Hedge your garden bets with a selection of kitchen herbs

ESIAH LEVY, @CroydonGardener on Twitter, says that even with a small garden and relatively poor soil, it is still possible to grow herbs and vegetables for your kitchen

Esiah Levy made his own raised bed for growing herbs in his small garden

Esiah Levy constructed a raised bed for growing herbs in his own small garden in central Croydon

Living in the centre of Croydon means my garden is not the biggest nor has the best soil, but I have not let this deter me and I have managed to grow an array of plants.

With a little know how, it has been possible to cultivate a garden full of tasty edible plants which will impress your friends and family and save you some money with your food shopping.

Not only do most herbs thrive in nutrient-poor soils, they are also drought tolerant, they don’t require much maintenance, most are perennial (which means that they go into a dormant state during the winter and return beginning of spring) and they are flavourful and aromatic.

Some of the most common herbs you can grow in your garden, or your balcony or window sill, or in a raised bed are rosemary, thyme, sage, bay and garlic leaves, all of which like very simple growing conditions which almost all urban gardens can cater for: full sun, sandy well-draining soil, good circulation and neutral soil, neither acid nor alkaline.

Most gardens in the London area, from the Thames south to the North Downs, will have some topsoil over clay. So in planting Mediterranean herbs, you should consider using well-drained pots or containers, or dressing your herb beds with some builder’s sand to assist with the drainage.

RosemaryRosemary, or rosmarinus officinalis, pictured right, is a woody, perennial herb with fragrant, evergreen, needle-like leaves and white, pink, purple or blue flowers. It is hardy, which means that it survives even the worst of our winters.

You can usually grow it at little or no cost: no need to buy a plant from a garden centre, but just get a single cutting from a friend or neighbour and plant direct into the soil, and within one summer season you should have a productive plant.

Rosemary is a must in your herb garden with its musky scent and needle-like foliage and loves well-drained soil.

Rosemary is related to lavender, and it is always a good idea to include at least one lavender plant near your herb beds, not just for the scent of the foliage, but because the flowers will help to attract pollinating bees to your garden and other plants.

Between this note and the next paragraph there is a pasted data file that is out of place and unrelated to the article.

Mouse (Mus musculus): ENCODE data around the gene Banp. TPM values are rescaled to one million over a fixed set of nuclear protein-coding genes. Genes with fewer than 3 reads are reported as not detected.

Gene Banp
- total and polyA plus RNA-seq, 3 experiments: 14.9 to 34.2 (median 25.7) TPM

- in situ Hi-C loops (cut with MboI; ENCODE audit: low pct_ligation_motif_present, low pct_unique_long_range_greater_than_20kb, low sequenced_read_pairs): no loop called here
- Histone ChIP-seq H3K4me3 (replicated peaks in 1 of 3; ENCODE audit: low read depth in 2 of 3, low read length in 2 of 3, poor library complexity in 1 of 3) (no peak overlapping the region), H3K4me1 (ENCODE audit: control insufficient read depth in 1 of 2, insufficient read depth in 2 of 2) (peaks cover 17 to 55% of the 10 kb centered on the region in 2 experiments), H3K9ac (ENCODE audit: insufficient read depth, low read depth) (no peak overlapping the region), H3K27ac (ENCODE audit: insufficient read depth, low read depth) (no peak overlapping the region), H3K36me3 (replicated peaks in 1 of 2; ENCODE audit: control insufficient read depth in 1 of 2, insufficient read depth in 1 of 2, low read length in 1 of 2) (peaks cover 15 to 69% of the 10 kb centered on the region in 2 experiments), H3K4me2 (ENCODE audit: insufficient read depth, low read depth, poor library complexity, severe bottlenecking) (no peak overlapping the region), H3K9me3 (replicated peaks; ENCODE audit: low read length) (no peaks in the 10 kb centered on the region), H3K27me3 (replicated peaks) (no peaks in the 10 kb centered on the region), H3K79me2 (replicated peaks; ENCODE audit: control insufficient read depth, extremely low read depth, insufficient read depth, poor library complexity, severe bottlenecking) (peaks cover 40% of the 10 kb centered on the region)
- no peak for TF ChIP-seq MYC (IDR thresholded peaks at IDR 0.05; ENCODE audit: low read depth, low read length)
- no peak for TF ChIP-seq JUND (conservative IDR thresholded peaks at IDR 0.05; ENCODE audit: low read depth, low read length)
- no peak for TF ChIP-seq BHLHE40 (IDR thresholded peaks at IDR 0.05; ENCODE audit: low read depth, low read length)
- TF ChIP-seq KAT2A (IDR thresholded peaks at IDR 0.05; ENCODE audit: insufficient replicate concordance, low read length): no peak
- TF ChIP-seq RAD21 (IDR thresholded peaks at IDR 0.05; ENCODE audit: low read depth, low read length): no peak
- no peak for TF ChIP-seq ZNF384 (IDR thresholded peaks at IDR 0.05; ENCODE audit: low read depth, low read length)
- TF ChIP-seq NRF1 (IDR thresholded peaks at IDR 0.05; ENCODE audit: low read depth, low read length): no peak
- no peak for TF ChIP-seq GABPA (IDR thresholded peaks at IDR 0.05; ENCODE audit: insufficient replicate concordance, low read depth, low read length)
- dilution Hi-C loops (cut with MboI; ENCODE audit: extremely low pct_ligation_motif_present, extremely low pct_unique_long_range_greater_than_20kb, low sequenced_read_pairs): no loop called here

SageSage, salvia officinalis, pictured right, is a perennial, evergreen shrub, with woody stems, grayish leaves, and blue to purplish flowers. A low shrub with velvety foliage and a distinct aroma, sage is wonderful in the garden.

Sage blooms in late spring to early summer, but if you are growing it for the leaves, pinch out the blooms to encourage the growth of more foliage, and prune plants in early spring to promote new growth. Try a purple or tri-colour variety for extra ornamental value.

The curry plant, or helichrysum italicum, is a flowering plant of the daisy family asteraceae.

It is sometimes called the curry plant because of the strong smell of its leaves and is very easy to grow and should be treated like the herbs above. The young shoots and leaves can be used stewed in Mediterranean meat, fish or vegetable dishes until they have imparted their flavor, and removed before serving.

Garlic is easy to grow. Nearly all the garlic in cultivation is propagated asexually, that is by planting individual cloves in the ground. In cold climates, cloves are planted in the autumn, about six weeks before the first frosts of late October or November, and harvested in late spring. The cloves must be planted at sufficient depth to prevent freeze/thaw which causes mold or white rot.

I’ve recently finished making my own raised bed, in which I am now growing wild strawberry, oregano, goji berry, fennel and common thyme. In my next column, I will be providing tips on the materials to use to build the bed and the sort of compost and soil to use.

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1 Response to Hedge your garden bets with a selection of kitchen herbs

  1. Jim Wood says:

    Reblogged this on Time for Action.

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